Distributor:  Global Environmental Justice
Length:  8 minutes
Date:  2014
Genre:  Expository
Language:  Portuguese / English subtitles
Color/BW:  Color


Curator imageLaura Miller, Applied ethicist and instructor, Southwestern Illinois College, St. Louis Community College, Fontbonne University, and Webster University

You might also be interested in...

Brazil's Women Warriors

New to the Global Environmental Justice Project? Please register and login to preview and/or license this film. If your institution has already licensed this film, you will need to access this page from your institution's network to watch the film. For help on using the Docuseek2 platform, please visit our help wiki.

* New title added January 2023 *
If Not Us Then Who?  Film 6 of 7 

400,000 women harvest the nuts of the babassu palm, which is used to produce soap, oil, bread, charcoal,and cosmetics, providing them a modest living. When access to the trees was denied, a movement began.

Brazil's Women Warriors

If Not Us Then Who? Film 6 (7:30)
Brazil’s Warrior Women: a movement for access to babassu oil

This is one of seven short films about sustainable living in the forests of Indonesia, Costa Rica and Brazil. Taken together, they tell a story of oppression, resistance, accomplishments, and confidence for the future.

Laura Miller, Applied ethicist and instructor, Southwestern Illinois College, St. Louis Community College, Fontbonne University, and Webster University

Please download the teacher's guide for maps, background information, suggested subjects, questions and activities.

"They are warriors because they have the courage to fight and say things."

In Brazil, women without land have been left to find ways to provide for themselves. 400,000 women harvest the nuts of the babassu palm, which is used to produce soap, oil, bread, and charcoal, providing them a modest living. Still, this way of life was not without threat, sometimes physical, by ranchers and farmers who sought to ban the women from their fields. In response, the babassu harvesters joined a women’s rights movement advocating their right to harvest babassu without fear. They have since established the “Free Babassu Law” in seven states, guaranteeing them free access to the forests. The passing of this law has now enabled women to provide for themselves and their families, and to craft long-term plans that were never possible before.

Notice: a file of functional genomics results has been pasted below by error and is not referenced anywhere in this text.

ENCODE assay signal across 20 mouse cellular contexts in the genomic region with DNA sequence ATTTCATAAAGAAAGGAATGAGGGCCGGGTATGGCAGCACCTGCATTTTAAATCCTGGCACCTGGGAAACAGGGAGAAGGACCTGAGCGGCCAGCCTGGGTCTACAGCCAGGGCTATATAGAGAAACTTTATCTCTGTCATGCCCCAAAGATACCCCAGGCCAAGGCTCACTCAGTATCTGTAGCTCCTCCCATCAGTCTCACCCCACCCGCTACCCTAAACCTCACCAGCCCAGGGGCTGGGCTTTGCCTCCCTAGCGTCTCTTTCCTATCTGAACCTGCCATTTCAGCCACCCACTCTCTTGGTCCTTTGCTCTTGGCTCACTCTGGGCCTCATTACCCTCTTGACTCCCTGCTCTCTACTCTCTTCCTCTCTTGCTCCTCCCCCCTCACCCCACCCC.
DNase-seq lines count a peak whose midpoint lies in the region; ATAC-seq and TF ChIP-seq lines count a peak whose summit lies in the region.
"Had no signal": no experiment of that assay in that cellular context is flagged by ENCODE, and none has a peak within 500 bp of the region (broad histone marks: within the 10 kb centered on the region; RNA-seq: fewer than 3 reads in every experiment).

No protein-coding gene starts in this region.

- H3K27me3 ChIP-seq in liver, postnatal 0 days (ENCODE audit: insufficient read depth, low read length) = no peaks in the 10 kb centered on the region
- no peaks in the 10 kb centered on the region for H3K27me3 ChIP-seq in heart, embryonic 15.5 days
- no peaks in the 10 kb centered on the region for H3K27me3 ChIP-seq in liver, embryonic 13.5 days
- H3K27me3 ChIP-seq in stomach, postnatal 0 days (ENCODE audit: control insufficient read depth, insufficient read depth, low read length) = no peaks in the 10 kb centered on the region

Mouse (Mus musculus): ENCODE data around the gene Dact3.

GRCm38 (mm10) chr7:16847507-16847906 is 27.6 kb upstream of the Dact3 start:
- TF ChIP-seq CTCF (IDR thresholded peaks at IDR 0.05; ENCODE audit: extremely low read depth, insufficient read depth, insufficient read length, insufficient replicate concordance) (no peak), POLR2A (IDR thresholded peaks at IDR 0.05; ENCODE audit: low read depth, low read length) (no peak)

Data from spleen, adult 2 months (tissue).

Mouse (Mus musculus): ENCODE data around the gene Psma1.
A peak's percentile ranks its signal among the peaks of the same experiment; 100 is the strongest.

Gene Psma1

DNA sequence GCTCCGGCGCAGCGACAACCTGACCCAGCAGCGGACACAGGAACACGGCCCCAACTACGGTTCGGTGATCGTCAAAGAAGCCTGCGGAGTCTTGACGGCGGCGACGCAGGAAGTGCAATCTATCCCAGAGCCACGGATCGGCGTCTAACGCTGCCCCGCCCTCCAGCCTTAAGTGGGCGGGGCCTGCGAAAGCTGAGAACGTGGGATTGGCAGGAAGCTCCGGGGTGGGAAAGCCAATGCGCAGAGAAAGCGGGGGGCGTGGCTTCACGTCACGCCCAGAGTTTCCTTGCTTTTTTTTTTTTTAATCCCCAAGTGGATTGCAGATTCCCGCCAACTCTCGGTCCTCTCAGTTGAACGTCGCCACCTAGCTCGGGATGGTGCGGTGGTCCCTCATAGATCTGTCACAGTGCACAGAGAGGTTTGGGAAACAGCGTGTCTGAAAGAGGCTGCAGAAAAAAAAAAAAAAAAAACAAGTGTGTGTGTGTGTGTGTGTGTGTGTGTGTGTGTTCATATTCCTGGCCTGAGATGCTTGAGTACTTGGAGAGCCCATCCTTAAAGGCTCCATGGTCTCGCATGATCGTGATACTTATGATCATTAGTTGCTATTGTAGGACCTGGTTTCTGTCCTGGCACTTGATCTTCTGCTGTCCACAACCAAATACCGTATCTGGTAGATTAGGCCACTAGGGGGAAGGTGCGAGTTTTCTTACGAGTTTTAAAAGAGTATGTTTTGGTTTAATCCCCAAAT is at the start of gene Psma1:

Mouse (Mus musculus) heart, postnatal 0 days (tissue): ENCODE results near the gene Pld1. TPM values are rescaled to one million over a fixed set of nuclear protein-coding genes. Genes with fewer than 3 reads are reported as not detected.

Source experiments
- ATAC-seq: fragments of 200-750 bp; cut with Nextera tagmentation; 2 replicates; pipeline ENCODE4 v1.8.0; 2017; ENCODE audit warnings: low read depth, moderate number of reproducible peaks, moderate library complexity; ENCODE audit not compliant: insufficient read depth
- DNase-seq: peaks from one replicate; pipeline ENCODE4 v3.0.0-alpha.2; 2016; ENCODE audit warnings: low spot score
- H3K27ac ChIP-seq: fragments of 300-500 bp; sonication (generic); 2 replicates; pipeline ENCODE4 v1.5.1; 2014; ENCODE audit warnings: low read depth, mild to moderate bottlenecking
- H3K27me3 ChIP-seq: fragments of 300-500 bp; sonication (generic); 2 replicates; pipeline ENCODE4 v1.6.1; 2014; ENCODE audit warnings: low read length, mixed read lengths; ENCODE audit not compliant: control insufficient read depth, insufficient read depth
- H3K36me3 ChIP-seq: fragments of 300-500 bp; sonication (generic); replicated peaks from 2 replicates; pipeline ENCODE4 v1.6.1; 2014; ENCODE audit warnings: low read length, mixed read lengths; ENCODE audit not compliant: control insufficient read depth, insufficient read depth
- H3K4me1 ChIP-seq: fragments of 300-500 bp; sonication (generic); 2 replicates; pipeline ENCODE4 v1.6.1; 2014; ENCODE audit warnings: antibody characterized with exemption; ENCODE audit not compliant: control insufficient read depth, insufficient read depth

Other titles in the If Not Us Then Who? Collection:

Download the Teacher's Guide


00:00:03.130 --> 00:00:06.416
Brazil's Warrior Women

00:00:10.516 --> 00:00:14.103
The nut breakers are warriors.

00:00:15.012 --> 00:00:20.878
They are warriors because they fight and have the courage to say things.

00:00:27.153 --> 00:00:34.123
We are a movement fighting for the sake of our Babassu forests.

00:00:38.333 --> 00:00:41.396
The land is good, as good as ever.

00:00:42.185 --> 00:00:46.425
Many coconuts, always breaking, always insisting, always chatting.

00:00:56.203 --> 00:00:58.989
We take the oil from the almond,

00:00:58.989 --> 00:01:01.789
The with the shell we produce charcoal.

00:01:03.088 --> 00:01:06.746
Myself, from time to time I use it,

00:01:06.746 --> 00:01:11.484
As it helps with gastritis and stomach pain. You just take the flesh and sprinkle it in food.

00:01:13.139 --> 00:01:18.423
This little flesh does a lot, I make bread.

00:01:25.222 --> 00:01:33.423
It means my whole life because I am the daughter of a nut breaker.

00:01:34.077 --> 00:01:39.293
I learned to break coconut when I was very young.

00:01:39.293 --> 00:01:42.740
I have been a single mother for the past six years and I have seven children who I support by breaking coconut.

00:01:42.740 --> 00:01:45.675
So for me it is my life and that of my children.

00:01:53.803 --> 00:02:00.013
First we make milk to put into the pot with the meat and the beans.

00:02:00.773 --> 00:02:12.559
The oil is roasted for food, and the oil that is not roasted is used as a cleaning product like soap.

00:02:12.559 --> 00:02:15.329
We then sell to get money.

00:02:16.930 --> 00:02:19.452
Our wealth is the Babassu and that is what unites us.

00:02:20.390 --> 00:02:23.303
We are milk sisters of the Babassu.

00:02:28.391 --> 00:02:35.048
I think that the threats are constant and they change they change their face.

00:02:38.739 --> 00:02:47.153
The fence is a symbol of prohibition, it means we have no right to the babassu.

00:02:51.010 --> 00:02:57.504
In the beginning, the woman here were involved in an extremely tough fight.

00:03:03.130 --> 00:03:09.757
Some time ago the cattle rancher arrived and said he did not want her breaking coconut in the area.

00:03:09.757 --> 00:03:14.754
And then, when she returned there the next day, her litre bottles had been punctured with a bullet.